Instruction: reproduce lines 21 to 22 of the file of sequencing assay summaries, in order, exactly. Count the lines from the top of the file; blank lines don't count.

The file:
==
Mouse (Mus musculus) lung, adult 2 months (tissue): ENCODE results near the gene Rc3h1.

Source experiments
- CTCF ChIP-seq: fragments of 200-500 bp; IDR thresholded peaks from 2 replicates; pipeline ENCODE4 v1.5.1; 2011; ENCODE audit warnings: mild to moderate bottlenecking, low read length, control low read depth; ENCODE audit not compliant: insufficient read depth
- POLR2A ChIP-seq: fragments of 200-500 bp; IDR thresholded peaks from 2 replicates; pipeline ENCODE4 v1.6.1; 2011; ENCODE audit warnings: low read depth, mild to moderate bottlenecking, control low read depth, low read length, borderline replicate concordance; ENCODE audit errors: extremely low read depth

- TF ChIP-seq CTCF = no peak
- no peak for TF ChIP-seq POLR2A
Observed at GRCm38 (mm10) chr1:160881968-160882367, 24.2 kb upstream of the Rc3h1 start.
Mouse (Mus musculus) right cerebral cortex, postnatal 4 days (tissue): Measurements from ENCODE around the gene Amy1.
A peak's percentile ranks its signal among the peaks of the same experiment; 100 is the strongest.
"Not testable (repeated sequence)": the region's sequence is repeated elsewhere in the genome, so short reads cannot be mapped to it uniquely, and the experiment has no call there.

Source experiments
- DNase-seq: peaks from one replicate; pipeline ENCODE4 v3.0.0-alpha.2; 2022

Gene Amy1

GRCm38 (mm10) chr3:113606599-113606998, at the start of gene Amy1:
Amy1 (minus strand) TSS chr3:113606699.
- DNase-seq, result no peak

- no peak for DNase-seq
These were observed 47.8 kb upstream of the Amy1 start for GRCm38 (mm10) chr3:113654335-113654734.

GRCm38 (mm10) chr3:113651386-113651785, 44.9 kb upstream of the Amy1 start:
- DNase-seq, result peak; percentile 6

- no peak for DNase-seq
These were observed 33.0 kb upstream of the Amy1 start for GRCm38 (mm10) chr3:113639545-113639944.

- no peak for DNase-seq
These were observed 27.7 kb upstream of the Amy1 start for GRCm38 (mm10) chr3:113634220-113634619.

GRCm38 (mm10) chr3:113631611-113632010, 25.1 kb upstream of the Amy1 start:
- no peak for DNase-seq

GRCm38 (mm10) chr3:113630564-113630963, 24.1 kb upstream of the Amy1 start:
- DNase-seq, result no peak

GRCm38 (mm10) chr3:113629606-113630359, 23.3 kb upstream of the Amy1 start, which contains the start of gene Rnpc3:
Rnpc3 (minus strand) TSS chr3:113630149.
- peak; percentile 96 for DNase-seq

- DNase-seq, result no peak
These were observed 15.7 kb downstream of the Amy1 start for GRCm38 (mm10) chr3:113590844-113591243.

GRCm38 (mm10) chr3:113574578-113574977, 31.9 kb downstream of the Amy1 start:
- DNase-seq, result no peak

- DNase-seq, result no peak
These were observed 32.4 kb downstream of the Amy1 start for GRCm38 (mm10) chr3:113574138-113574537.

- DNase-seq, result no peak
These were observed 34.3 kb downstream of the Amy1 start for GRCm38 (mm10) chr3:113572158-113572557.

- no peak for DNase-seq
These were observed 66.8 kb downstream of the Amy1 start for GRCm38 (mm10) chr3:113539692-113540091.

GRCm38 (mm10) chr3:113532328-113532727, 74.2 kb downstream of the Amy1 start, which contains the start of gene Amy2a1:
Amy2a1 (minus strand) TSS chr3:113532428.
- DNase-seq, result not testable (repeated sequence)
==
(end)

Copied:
- no peak for DNase-seq
These were observed 33.0 kb upstream of the Amy1 start for GRCm38 (mm10) chr3:113639545-113639944.